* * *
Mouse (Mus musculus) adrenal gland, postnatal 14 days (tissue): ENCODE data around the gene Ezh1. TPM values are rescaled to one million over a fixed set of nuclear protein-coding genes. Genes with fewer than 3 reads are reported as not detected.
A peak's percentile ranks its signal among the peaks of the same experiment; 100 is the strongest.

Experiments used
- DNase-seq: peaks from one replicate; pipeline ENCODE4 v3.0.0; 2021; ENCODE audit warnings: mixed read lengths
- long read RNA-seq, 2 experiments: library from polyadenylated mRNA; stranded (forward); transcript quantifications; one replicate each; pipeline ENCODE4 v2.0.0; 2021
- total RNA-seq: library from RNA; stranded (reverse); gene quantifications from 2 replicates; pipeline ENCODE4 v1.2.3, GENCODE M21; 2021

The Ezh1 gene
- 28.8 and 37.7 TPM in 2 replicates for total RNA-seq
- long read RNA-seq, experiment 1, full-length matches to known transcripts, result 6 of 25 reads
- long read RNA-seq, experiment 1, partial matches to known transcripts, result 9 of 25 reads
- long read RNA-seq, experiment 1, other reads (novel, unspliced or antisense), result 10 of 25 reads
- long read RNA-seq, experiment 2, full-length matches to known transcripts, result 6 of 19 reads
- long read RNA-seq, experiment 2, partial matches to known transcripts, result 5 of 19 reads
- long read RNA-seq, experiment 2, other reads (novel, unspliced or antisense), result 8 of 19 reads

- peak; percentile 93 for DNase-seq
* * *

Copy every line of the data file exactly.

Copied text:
Mouse (Mus musculus) adrenal gland, postnatal 14 days (tissue): ENCODE data around the gene Ezh1. TPM values are rescaled to one million over a fixed set of nuclear protein-coding genes. Genes with fewer than 3 reads are reported as not detected.
A peak's percentile ranks its signal among the peaks of the same experiment; 100 is the strongest.

Experiments used
- DNase-seq: peaks from one replicate; pipeline ENCODE4 v3.0.0; 2021; ENCODE audit warnings: mixed read lengths
- long read RNA-seq, 2 experiments: library from polyadenylated mRNA; stranded (forward); transcript quantifications; one replicate each; pipeline ENCODE4 v2.0.0; 2021
- total RNA-seq: library from RNA; stranded (reverse); gene quantifications from 2 replicates; pipeline ENCODE4 v1.2.3, GENCODE M21; 2021

The Ezh1 gene
- 28.8 and 37.7 TPM in 2 replicates for total RNA-seq
- long read RNA-seq, experiment 1, full-length matches to known transcripts, result 6 of 25 reads
- long read RNA-seq, experiment 1, partial matches to known transcripts, result 9 of 25 reads
- long read RNA-seq, experiment 1, other reads (novel, unspliced or antisense), result 10 of 25 reads
- long read RNA-seq, experiment 2, full-length matches to known transcripts, result 6 of 19 reads
- long read RNA-seq, experiment 2, partial matches to known transcripts, result 5 of 19 reads
- long read RNA-seq, experiment 2, other reads (novel, unspliced or antisense), result 8 of 19 reads

- peak; percentile 93 for DNase-seq